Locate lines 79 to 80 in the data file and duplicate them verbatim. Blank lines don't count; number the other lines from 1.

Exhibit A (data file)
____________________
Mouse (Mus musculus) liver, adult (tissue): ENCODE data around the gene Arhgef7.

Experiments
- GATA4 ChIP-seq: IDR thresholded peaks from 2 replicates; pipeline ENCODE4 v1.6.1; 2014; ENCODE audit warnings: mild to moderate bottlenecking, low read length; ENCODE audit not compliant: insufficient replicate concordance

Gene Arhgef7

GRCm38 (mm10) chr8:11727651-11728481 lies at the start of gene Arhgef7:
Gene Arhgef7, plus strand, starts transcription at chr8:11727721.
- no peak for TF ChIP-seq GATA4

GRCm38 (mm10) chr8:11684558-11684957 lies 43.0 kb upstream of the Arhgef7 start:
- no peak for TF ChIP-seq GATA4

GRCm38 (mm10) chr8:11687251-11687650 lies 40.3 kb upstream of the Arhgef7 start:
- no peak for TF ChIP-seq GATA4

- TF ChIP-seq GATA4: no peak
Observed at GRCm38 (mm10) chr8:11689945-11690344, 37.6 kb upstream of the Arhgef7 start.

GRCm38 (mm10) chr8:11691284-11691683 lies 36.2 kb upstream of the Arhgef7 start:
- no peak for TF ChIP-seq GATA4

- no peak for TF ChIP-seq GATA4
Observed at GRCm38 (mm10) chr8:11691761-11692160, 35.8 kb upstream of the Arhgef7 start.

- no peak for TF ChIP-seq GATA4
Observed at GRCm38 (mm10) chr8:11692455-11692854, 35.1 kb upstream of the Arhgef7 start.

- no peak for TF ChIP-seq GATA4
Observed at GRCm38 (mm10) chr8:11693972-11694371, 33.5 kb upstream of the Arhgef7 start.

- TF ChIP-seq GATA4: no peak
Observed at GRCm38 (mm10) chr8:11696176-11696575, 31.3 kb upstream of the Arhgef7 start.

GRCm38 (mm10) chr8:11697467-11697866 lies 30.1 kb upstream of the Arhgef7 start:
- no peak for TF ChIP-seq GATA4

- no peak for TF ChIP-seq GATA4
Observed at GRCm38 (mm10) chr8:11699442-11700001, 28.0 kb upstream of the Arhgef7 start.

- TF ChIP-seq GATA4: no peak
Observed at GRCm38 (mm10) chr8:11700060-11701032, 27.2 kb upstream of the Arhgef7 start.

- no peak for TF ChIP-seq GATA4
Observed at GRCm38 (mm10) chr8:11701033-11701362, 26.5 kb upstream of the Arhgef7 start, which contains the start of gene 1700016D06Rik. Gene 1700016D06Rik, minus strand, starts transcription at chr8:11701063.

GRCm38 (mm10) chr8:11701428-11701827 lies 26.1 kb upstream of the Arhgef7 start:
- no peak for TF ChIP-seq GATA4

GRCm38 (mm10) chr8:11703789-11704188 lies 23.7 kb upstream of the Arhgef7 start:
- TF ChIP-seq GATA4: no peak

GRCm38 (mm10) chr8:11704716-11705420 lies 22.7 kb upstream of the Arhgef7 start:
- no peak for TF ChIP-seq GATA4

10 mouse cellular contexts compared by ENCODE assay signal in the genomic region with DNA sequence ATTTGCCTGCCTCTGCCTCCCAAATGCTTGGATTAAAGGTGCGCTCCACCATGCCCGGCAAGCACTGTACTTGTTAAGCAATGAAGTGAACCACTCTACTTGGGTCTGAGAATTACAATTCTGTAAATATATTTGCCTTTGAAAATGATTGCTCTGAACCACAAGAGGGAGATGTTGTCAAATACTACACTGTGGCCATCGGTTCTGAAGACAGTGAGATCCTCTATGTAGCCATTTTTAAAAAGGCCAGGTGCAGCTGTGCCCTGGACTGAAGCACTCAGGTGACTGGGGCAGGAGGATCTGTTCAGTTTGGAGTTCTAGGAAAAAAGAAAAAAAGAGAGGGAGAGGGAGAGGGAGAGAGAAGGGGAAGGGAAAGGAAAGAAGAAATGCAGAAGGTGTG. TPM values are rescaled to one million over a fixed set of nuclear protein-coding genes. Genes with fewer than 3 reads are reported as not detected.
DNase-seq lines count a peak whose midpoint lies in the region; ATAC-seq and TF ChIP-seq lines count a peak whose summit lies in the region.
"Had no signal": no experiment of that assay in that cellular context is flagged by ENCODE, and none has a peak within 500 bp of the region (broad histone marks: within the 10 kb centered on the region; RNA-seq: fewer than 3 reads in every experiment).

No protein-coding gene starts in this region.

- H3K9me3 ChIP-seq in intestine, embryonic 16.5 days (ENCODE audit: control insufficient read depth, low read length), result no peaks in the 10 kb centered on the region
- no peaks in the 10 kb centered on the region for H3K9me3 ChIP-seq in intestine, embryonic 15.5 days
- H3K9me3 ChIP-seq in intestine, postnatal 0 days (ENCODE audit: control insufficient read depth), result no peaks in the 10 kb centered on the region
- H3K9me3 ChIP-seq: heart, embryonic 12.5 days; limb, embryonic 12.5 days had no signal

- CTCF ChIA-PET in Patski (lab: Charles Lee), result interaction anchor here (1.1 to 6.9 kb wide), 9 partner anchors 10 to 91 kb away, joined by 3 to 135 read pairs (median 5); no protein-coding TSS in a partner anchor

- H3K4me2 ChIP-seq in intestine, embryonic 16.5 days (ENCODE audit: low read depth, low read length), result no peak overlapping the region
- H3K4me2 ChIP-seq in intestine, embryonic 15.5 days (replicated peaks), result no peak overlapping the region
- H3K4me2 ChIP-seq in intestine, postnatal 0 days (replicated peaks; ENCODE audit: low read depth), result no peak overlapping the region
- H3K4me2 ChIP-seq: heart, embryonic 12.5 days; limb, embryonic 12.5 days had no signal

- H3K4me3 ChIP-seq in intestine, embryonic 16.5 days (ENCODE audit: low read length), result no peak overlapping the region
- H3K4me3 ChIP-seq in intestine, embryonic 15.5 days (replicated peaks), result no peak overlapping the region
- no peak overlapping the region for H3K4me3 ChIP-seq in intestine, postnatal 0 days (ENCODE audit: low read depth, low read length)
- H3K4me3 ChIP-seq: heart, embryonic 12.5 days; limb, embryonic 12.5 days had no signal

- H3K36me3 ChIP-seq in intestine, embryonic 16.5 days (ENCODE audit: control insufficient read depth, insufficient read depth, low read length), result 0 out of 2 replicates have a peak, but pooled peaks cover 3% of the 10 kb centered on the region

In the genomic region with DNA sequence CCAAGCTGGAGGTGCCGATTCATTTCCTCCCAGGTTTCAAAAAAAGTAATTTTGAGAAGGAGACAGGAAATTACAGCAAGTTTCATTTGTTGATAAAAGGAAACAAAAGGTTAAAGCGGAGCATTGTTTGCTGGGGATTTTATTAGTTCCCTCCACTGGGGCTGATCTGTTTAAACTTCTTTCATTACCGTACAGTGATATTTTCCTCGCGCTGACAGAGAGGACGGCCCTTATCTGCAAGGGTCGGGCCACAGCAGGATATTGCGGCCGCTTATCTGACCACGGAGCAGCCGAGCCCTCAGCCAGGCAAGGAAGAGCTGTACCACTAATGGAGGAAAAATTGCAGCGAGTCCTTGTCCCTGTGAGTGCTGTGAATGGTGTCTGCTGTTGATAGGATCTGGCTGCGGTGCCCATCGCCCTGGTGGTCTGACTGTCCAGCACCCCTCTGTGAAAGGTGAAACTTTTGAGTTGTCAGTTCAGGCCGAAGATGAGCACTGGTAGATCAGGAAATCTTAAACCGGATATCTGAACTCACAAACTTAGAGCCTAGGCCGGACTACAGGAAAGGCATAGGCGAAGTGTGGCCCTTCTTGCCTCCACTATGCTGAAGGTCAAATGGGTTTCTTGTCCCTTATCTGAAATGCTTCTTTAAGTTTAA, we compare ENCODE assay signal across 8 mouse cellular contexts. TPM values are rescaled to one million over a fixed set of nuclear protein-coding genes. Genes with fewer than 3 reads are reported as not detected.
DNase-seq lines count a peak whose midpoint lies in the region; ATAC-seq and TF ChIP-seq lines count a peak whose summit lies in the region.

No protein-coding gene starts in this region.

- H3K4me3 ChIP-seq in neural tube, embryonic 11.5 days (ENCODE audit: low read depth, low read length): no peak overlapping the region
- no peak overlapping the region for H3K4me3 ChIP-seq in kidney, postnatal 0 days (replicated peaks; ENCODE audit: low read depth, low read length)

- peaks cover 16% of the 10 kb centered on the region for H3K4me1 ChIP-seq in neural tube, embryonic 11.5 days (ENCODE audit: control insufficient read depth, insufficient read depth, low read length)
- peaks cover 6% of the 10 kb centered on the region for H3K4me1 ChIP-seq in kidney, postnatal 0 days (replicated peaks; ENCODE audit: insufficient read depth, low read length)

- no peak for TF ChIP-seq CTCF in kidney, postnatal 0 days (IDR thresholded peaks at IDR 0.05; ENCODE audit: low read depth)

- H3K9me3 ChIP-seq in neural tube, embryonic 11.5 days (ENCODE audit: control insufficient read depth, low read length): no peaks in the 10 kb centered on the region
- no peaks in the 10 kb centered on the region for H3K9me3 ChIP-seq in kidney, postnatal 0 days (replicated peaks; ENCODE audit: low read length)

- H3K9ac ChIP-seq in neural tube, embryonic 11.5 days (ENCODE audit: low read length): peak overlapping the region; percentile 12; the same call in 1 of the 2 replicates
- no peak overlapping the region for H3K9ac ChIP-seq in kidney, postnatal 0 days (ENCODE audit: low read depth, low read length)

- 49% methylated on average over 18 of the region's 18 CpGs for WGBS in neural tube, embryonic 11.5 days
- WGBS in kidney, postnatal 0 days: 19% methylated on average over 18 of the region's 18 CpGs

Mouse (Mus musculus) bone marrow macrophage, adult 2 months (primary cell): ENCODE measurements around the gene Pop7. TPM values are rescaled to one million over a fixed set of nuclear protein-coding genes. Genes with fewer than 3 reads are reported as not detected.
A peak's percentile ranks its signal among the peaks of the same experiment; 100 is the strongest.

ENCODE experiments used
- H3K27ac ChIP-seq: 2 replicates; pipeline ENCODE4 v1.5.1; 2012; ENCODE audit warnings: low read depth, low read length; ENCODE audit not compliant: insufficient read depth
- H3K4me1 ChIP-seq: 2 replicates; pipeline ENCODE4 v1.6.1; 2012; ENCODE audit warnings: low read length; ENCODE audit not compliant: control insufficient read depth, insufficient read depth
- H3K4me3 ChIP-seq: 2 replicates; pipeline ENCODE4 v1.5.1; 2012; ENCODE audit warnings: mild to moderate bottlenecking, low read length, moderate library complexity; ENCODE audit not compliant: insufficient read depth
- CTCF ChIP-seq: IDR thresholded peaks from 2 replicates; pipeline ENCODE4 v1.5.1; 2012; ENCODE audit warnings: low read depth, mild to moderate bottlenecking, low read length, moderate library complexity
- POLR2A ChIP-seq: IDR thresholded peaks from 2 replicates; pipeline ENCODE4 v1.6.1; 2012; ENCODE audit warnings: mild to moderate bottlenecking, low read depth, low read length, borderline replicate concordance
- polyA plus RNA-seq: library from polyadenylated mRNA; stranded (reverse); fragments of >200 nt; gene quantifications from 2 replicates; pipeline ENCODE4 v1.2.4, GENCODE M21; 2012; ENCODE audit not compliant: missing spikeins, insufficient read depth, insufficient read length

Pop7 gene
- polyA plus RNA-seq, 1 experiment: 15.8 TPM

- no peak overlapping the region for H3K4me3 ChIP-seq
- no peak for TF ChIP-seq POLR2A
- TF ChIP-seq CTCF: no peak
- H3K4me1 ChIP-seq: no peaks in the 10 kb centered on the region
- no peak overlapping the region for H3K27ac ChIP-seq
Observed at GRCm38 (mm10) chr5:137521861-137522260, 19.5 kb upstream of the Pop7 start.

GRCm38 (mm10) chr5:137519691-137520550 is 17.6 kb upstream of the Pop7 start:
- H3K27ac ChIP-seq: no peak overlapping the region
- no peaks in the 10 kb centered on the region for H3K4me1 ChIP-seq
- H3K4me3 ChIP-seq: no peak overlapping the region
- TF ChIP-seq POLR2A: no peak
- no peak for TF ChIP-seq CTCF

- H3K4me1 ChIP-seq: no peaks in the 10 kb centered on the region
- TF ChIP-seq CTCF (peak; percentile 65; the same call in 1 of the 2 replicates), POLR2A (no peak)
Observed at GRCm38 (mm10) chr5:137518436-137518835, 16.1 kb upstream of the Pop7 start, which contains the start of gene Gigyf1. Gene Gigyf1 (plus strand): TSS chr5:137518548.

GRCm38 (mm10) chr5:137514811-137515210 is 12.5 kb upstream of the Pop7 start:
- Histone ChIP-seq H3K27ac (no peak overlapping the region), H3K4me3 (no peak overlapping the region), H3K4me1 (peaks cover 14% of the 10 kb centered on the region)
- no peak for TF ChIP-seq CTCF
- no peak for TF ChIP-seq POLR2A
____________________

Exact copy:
Pop7 gene
- polyA plus RNA-seq, 1 experiment: 15.8 TPM